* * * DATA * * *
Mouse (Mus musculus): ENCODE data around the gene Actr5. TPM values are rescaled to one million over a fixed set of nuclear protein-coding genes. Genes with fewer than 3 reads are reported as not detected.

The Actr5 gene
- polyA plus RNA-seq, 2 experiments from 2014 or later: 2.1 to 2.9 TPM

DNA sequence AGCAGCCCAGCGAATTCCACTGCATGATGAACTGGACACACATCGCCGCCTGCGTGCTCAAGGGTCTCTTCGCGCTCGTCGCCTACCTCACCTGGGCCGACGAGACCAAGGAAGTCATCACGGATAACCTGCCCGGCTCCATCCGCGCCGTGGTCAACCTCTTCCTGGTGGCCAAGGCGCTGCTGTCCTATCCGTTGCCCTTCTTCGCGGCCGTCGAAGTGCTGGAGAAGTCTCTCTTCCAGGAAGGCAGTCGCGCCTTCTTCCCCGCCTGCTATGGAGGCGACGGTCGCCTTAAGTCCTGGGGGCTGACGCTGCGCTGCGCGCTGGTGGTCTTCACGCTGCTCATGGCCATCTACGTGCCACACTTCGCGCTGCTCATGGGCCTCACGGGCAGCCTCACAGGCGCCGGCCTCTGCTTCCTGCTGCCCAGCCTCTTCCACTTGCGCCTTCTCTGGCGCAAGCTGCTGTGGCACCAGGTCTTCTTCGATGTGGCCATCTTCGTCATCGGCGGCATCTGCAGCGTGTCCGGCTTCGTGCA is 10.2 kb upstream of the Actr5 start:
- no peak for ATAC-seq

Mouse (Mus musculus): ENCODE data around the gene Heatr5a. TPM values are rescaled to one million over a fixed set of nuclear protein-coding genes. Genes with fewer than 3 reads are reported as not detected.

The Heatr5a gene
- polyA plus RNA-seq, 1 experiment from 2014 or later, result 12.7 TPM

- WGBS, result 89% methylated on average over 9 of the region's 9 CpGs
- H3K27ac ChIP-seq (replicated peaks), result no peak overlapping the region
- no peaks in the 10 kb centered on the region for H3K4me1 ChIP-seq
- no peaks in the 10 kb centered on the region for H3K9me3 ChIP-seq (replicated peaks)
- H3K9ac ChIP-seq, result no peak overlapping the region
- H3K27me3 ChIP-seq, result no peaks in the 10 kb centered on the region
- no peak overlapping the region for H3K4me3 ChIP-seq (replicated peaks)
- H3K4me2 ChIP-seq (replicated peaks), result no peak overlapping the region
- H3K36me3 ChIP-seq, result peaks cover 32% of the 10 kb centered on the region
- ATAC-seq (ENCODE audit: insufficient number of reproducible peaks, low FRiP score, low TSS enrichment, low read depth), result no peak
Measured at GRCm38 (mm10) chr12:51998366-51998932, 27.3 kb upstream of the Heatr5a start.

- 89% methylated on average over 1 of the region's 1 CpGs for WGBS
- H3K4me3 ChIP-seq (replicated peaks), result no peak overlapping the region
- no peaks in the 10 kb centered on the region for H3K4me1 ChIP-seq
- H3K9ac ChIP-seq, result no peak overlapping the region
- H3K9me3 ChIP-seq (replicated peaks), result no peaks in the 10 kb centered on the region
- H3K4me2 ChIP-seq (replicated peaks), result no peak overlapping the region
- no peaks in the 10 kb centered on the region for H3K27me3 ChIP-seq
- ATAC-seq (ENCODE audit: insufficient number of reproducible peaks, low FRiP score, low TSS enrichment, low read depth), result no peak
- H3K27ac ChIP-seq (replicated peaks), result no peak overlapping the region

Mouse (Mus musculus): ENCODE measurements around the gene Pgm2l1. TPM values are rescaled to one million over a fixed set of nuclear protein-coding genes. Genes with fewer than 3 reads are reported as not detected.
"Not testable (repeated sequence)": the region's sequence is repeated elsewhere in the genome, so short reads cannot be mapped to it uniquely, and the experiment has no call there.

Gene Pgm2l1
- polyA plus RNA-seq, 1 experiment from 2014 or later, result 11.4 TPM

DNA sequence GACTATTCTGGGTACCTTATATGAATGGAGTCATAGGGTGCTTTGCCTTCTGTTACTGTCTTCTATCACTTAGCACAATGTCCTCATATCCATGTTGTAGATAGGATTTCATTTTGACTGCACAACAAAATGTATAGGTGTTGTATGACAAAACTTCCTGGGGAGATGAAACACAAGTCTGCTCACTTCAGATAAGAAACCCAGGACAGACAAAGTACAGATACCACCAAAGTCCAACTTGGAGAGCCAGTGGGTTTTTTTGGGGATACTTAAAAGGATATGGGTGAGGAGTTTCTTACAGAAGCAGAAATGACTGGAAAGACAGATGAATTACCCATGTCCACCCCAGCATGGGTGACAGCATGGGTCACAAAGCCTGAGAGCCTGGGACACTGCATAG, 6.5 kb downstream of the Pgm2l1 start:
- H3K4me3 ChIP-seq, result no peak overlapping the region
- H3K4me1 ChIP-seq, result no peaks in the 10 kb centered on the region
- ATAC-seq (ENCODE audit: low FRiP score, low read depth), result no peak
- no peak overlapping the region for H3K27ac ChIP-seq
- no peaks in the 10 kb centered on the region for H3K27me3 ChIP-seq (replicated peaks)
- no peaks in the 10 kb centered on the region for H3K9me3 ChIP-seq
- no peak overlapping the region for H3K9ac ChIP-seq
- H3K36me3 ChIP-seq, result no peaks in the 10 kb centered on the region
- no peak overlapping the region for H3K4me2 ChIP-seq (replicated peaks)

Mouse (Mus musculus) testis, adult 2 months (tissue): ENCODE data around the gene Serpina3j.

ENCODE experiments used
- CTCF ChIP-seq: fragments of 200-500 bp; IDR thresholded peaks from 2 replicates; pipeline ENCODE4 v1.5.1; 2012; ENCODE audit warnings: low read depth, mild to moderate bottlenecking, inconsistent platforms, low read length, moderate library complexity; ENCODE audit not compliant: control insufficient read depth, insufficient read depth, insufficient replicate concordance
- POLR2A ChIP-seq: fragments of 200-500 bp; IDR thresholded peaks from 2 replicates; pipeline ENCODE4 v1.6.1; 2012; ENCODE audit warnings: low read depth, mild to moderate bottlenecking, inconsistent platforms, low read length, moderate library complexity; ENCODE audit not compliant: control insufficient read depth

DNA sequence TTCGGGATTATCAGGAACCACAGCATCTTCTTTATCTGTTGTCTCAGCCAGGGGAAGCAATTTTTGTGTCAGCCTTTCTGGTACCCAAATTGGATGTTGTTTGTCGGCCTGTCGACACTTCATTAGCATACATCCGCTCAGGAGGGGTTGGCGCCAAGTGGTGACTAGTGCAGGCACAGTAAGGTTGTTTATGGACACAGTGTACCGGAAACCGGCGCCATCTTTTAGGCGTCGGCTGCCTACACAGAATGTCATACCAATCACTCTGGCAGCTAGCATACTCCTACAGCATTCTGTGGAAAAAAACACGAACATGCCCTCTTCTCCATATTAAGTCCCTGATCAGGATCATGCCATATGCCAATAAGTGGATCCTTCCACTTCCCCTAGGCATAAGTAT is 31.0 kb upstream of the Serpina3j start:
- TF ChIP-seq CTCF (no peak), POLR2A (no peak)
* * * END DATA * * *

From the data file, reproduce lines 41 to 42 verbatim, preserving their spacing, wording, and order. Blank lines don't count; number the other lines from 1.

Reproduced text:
- H3K36me3 ChIP-seq, result no peaks in the 10 kb centered on the region
- no peak overlapping the region for H3K4me2 ChIP-seq (replicated peaks)